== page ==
And is it not better so? But here is what he writes about watching the soldiers of the First Regiment, U. But I have to say that I do not see one utterly revolting face.
- Cavalry Crossing a Ford;
- Poems – (Walt Whitman)?
- Whitman, Lincoln, and Brady; Three Perspectives on a Nation Divided!
- Morty and the Selfish Elf.
We are all historical actors: the insights and assumptions that constitute our own moral bearing will surely, a hundred years from now, be found severely wanting, will produce some shudders in even those who wish our memories well. I mention them because they shock us into thinking, once again, about what it means to read historically.
These began when he was still in New York and hitching rides with omnibus drivers. Visiting the ill and injured men in Broadway Hospital, he catalogued their afflictions in a series of articles for the New York Leader : fractured bones and amputations, gunshot wounds, burns and scaldings, rheumatism, typhoid, bronchitis, consumption, delirium tremens, dysentery, pneumonia, opium overdose. After war had been declared, Broadway Hospital began to fill up with soldiers who had joined their regiments in New York only to be felled by a measles epidemic.
He assisted at surgeries, brought gifts of jelly and tobacco, socks and shirts, read to the patients, wrote letters for them, fed them, fanned them, sat with them in their death throes. It is not entirely true, of course, that Whitman never pressed his finger across his mouth. The strategic cordonings-off of New Criticism offered a crucial corrective to the sentimental conflations of earlier biographical criticism; the strategic disavowals of Language Poetry, or rather, of its manifestos, offered a timely antidote to the inertias of latter day confessionalism.
But neither affords a fully sufficient model for reading. The gestures of self and the lineaments of story: for resilience and momentum and, yes, for subversive possibility, one would be hard pressed to find poetic instruments with richer aptitude. The longing for familiar kinds of meaning, in other words, is unkillable. It is also, crucially, ripe for transformation. So the built self, the simultaneous invitation to and refusal of biographical reading, has the power to lure both reader and writer into genuine discovery.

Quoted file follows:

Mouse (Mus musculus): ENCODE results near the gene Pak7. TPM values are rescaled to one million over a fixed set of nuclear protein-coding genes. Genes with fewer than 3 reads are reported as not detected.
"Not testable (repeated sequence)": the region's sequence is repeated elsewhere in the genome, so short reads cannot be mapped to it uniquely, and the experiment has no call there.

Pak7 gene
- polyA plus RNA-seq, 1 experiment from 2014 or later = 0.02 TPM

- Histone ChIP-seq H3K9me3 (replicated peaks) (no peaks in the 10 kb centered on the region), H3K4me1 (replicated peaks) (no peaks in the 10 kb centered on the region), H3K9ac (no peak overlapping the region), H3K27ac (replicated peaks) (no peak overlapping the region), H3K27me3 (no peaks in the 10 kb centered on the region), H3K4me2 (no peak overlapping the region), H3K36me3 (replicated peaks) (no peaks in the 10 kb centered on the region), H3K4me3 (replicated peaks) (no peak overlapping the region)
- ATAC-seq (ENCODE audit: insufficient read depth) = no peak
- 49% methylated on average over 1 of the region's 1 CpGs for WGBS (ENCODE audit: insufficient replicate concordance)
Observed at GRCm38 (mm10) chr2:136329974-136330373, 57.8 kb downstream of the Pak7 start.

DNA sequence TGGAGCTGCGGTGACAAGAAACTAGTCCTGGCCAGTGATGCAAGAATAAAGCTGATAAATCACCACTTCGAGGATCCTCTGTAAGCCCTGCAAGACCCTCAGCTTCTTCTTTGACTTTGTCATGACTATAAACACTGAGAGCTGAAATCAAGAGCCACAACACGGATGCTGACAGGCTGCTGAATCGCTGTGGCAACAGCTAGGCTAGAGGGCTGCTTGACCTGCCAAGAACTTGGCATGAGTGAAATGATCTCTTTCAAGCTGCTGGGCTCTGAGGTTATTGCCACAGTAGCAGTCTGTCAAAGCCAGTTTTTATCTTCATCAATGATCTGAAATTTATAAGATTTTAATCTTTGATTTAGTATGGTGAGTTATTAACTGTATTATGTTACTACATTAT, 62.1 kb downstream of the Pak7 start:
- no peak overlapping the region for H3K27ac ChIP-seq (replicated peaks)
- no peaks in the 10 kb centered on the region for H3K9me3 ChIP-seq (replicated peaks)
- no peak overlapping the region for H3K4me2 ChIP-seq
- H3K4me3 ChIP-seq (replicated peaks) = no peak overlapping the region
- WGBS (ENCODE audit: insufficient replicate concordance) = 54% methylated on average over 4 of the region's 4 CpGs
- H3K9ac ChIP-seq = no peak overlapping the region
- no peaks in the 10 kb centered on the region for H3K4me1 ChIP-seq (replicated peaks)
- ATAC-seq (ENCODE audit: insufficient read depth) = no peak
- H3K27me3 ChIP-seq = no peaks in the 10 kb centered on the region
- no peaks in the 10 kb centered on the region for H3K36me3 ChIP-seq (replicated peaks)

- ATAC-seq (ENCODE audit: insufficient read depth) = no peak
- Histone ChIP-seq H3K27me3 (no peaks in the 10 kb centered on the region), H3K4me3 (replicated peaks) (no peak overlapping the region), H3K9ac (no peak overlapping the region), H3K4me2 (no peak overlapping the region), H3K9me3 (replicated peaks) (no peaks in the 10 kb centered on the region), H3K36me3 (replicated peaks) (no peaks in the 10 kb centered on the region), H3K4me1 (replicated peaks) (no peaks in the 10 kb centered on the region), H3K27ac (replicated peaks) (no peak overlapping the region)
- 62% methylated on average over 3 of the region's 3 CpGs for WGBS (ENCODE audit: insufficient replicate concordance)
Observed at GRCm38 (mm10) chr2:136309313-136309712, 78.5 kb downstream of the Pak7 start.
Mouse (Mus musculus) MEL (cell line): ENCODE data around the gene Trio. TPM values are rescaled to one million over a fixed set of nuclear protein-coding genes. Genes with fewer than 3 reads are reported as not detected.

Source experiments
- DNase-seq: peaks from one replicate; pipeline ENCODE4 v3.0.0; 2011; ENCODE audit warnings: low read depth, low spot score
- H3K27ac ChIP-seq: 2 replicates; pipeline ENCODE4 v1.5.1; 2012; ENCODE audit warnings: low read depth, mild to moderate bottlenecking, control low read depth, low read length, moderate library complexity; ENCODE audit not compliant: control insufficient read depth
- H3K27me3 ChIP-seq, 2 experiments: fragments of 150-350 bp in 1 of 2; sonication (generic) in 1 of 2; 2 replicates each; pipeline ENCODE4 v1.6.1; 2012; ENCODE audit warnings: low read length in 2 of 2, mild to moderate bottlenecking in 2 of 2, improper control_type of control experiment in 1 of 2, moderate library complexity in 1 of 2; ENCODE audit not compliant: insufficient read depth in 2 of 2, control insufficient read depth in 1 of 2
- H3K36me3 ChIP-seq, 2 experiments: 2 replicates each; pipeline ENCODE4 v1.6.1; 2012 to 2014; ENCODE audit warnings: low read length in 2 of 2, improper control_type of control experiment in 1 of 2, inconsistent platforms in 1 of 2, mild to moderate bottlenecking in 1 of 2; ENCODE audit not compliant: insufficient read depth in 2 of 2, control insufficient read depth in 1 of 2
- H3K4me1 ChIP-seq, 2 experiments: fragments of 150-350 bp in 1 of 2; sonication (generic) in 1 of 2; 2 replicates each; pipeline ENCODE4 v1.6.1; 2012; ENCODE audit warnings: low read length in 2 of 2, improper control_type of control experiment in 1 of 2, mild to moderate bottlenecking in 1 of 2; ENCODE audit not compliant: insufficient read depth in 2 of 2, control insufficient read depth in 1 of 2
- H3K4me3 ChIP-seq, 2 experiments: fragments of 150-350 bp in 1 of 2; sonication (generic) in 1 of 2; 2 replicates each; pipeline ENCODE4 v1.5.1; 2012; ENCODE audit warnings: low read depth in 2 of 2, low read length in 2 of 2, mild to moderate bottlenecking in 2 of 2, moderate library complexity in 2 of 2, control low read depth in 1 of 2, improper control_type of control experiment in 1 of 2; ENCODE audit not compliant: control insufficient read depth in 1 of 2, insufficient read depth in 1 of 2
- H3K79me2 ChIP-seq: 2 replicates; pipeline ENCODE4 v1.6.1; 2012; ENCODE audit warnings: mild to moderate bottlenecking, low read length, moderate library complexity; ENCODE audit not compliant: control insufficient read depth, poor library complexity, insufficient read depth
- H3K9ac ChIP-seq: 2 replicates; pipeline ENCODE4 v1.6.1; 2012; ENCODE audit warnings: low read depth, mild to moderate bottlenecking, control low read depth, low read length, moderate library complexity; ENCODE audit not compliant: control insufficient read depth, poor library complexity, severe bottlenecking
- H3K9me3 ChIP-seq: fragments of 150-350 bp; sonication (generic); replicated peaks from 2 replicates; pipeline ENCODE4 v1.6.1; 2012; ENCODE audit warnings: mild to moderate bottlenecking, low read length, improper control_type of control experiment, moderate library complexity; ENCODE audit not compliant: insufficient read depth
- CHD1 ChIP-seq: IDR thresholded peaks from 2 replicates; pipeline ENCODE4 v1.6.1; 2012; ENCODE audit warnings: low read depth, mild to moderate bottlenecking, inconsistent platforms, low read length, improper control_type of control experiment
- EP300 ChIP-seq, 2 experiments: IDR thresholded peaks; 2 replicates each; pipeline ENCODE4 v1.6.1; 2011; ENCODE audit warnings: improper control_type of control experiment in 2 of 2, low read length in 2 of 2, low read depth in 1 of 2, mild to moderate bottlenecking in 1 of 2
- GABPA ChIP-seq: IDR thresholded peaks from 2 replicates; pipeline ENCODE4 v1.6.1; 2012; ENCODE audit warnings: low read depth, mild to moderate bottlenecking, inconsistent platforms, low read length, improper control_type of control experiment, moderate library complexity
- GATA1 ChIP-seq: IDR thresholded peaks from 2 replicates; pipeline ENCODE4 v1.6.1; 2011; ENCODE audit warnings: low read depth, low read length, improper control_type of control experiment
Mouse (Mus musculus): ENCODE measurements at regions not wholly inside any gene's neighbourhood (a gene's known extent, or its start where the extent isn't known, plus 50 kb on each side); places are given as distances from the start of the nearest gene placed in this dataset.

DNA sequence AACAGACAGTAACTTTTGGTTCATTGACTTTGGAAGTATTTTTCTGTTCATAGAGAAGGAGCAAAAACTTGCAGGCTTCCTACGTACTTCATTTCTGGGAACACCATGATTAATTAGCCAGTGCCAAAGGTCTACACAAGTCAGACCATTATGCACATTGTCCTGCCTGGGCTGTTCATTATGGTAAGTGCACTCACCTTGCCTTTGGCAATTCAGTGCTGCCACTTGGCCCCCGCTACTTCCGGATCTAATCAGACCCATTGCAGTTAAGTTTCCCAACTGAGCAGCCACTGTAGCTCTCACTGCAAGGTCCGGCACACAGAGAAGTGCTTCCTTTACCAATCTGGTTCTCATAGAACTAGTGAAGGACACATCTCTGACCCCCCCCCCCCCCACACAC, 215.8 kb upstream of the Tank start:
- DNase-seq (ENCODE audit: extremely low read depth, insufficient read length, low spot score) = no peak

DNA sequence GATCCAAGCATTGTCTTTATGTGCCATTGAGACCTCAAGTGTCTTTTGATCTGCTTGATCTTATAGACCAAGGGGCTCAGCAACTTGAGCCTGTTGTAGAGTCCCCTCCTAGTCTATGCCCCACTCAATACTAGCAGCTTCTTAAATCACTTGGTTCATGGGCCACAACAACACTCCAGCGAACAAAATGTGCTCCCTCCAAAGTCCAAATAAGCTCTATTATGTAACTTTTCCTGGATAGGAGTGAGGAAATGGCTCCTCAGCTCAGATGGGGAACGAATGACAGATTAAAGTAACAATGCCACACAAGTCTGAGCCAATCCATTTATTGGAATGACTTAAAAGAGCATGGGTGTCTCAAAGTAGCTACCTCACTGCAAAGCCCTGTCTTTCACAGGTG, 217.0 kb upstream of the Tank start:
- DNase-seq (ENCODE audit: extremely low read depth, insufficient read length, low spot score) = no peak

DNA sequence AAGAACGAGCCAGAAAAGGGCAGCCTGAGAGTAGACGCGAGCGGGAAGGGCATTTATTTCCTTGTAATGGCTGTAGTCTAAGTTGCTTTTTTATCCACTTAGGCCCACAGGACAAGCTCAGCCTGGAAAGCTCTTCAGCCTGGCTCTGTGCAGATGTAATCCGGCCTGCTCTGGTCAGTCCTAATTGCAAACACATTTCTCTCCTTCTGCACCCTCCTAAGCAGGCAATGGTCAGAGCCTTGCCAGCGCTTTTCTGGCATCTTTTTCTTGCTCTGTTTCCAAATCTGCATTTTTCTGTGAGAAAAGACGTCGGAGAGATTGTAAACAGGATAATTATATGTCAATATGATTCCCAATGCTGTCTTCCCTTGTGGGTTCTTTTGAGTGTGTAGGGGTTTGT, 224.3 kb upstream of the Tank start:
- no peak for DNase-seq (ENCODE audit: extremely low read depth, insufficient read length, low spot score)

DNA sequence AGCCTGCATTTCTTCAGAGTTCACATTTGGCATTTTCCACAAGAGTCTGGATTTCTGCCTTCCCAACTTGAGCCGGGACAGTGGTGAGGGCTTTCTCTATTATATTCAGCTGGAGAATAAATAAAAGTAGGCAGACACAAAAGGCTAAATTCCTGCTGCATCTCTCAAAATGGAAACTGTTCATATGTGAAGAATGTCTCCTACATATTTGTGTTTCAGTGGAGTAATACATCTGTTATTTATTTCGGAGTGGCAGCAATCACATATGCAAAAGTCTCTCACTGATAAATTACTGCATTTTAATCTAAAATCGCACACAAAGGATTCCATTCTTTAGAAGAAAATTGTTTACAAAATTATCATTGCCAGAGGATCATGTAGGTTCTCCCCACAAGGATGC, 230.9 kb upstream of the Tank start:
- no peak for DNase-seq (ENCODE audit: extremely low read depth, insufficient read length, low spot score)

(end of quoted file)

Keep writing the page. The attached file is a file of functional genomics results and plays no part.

We discard it at our peril. As an ordinary rule of thumb, one cannot hold a writer responsible for the excesses of his followers and champions. But Whitman was also an eager orchestrator of his own mythology. This goes beyond the notorious strategies for self-promotion: the writing of anonymous auto-reviews, the flat-out lies about print runs and sales figures, the conversion of a private letter from Emerson into the gold-leaf letters of blazon on the cover of Leaves of Grass. In this one respect we must do better for Whitman than Whitman has done for himself.
What it omits is what we are enjoined to provide. Whitman contrived to speak with unprecedented intimacy in unprecedentedly public terms: for sheer communal reach, the classical epics were as nothing to the Leaves of Grass. His performance of public confidence was nowhere more outrageous than in its insistence on private confiding. And the insistence is a two-way proposition. That reading should be an act of self-discovery in the strong sense, which is to say, self-making very far from the sentimental exercise we think of as self-discovery today is a venerable rhetorical proposition.
What was new in Whitman were the lengths to which he was willing to go in daring his reader into reciprocity. Invoking the lineaments of selfhood—my body, my appetites, my paths across the pavements and the countryside—Whitman is partly conceding to a common mode of making sense and partly seeking to explode it forever. We mistake the proposition altogether if we filter out the dissonant parts or construe the categories as naive.
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Walt Whitman in Washington
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